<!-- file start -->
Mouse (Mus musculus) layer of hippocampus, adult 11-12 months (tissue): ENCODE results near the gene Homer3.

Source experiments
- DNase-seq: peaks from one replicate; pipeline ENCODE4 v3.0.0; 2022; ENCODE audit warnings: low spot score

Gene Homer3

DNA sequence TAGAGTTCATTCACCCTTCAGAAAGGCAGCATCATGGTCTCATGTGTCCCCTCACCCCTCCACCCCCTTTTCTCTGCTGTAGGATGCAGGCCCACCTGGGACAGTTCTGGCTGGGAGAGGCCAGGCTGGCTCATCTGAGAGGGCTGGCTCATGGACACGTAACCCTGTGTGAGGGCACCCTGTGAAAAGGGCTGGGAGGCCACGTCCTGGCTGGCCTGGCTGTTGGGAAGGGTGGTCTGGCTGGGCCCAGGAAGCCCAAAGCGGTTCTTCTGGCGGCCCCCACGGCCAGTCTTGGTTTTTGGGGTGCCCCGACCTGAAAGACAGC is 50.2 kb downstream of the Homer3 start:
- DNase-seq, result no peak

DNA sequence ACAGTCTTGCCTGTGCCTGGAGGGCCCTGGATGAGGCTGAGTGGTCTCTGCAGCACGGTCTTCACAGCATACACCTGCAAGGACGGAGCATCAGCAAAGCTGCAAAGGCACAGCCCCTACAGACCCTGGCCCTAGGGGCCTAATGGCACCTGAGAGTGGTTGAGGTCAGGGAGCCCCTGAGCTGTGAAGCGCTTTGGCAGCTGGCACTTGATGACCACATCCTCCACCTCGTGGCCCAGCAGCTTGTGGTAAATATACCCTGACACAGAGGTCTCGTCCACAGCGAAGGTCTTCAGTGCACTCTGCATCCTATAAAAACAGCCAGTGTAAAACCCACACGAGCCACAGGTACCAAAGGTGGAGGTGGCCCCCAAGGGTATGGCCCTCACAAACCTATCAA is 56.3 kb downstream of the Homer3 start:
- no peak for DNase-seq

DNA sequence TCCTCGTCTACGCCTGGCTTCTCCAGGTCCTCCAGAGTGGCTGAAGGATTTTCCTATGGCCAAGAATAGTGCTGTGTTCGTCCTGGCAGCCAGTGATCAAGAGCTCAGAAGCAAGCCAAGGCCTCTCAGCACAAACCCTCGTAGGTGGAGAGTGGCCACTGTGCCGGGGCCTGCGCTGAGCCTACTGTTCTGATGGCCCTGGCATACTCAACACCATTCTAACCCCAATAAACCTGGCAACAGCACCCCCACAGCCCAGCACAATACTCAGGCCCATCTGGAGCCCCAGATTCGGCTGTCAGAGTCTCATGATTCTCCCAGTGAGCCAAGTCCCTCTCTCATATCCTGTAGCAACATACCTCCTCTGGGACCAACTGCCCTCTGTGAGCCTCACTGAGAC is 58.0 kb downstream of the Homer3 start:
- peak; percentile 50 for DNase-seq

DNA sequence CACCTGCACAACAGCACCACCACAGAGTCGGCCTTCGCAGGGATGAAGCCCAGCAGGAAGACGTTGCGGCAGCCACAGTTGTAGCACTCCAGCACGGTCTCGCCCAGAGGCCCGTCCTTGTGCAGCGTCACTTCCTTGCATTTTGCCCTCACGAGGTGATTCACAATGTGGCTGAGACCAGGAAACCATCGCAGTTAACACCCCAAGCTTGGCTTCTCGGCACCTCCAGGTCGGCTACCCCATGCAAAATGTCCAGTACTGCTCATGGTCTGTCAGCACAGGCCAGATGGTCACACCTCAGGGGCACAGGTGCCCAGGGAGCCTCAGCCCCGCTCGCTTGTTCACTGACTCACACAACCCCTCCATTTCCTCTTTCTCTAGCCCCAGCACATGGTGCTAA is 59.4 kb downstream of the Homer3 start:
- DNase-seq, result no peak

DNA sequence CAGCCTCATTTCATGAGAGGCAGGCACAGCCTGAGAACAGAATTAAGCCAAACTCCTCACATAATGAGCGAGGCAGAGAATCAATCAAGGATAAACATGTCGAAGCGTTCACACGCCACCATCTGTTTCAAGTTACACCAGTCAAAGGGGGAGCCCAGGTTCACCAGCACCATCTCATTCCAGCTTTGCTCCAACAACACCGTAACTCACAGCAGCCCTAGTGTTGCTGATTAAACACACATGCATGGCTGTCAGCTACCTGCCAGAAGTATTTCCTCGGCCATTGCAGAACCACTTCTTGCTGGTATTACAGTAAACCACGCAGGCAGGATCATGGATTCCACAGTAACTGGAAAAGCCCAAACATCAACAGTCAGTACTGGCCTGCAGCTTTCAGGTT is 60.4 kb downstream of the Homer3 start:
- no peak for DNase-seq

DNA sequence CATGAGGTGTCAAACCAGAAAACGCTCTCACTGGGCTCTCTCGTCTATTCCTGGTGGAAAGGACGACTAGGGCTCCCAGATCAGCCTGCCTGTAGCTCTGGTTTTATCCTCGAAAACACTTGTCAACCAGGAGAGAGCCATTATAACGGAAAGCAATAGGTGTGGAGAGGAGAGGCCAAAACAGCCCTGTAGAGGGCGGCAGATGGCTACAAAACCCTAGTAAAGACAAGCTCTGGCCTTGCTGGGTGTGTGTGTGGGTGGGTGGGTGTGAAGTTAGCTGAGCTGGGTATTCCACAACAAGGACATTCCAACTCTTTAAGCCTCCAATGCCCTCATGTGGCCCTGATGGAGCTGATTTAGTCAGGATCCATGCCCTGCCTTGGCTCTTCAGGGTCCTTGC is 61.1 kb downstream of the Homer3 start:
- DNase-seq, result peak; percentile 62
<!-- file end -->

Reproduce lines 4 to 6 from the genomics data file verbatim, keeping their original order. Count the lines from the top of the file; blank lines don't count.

Gene Homer3

DNA sequence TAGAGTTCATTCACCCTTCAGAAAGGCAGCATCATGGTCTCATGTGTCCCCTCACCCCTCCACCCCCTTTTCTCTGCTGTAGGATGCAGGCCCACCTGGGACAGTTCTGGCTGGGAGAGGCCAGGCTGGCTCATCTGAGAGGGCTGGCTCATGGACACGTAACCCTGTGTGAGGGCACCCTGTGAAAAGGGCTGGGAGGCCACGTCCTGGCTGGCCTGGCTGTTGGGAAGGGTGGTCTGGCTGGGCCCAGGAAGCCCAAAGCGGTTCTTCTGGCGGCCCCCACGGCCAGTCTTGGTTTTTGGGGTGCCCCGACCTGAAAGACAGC is 50.2 kb downstream of the Homer3 start:
- DNase-seq, result no peak